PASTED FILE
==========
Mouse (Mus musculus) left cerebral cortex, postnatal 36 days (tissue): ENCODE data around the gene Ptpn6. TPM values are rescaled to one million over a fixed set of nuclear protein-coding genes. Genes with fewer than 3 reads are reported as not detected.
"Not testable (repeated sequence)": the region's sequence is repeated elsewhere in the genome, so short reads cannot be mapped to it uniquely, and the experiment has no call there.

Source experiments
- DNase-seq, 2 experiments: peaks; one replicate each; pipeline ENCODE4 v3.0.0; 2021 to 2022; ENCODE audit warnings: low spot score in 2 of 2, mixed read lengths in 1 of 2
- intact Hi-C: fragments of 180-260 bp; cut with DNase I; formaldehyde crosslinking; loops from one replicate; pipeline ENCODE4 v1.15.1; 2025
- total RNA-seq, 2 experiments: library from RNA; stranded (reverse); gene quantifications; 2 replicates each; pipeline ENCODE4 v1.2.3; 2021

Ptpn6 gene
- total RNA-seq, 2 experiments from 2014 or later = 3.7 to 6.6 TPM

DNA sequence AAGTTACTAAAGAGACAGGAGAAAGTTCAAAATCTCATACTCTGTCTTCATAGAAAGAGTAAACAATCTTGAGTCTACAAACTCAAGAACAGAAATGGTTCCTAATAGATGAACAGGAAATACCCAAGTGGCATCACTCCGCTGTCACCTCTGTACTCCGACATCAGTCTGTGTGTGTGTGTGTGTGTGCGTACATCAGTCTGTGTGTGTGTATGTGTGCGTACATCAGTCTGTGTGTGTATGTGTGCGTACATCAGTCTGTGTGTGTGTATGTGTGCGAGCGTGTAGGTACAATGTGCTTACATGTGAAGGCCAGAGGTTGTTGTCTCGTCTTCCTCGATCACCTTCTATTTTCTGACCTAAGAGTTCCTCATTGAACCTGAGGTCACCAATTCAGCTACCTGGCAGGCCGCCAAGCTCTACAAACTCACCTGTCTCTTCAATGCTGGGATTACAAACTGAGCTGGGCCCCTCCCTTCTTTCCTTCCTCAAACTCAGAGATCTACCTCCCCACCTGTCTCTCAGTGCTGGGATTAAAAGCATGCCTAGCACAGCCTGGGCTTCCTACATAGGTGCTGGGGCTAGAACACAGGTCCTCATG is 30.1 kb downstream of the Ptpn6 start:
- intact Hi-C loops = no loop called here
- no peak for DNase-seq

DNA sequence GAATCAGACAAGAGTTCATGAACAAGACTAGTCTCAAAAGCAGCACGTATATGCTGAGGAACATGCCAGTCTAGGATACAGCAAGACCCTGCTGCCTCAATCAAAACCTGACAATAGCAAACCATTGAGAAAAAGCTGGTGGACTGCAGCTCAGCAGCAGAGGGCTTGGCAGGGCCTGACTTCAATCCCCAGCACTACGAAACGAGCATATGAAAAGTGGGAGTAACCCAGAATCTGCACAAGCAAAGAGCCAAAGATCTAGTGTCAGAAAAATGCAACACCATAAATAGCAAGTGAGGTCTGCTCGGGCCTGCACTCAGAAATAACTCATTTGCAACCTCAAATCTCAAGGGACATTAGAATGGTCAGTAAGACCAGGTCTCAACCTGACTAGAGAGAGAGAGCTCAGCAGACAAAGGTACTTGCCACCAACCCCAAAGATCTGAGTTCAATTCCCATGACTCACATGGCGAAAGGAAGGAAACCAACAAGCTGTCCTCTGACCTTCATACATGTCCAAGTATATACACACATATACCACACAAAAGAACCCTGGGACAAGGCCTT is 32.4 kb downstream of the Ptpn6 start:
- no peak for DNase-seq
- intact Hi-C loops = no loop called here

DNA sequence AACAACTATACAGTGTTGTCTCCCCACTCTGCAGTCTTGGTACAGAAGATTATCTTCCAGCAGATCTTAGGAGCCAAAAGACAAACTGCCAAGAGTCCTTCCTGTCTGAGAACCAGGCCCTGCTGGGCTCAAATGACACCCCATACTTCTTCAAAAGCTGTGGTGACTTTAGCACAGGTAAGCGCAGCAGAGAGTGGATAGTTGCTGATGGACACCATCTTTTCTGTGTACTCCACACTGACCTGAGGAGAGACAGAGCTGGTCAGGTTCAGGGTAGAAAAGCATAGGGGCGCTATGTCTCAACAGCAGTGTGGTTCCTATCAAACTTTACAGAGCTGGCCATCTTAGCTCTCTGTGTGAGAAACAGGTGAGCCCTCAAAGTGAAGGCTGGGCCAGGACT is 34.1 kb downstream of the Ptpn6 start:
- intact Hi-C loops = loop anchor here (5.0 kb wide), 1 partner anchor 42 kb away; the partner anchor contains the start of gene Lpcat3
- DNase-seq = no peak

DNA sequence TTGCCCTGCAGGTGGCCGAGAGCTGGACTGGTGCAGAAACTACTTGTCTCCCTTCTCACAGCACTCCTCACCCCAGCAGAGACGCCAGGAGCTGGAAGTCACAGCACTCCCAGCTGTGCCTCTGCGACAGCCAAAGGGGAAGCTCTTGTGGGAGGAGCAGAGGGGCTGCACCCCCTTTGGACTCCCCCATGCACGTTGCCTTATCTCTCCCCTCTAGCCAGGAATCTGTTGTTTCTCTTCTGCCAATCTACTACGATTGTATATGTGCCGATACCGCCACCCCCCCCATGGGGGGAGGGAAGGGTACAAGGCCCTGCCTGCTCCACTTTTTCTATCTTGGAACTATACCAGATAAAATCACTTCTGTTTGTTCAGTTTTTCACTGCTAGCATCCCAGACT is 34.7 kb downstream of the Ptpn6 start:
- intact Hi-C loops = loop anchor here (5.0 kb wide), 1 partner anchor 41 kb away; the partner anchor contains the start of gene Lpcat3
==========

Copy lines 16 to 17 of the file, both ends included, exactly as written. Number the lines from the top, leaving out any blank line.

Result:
- intact Hi-C loops = loop anchor here (5.0 kb wide), 1 partner anchor 42 kb away; the partner anchor contains the start of gene Lpcat3
- DNase-seq = no peak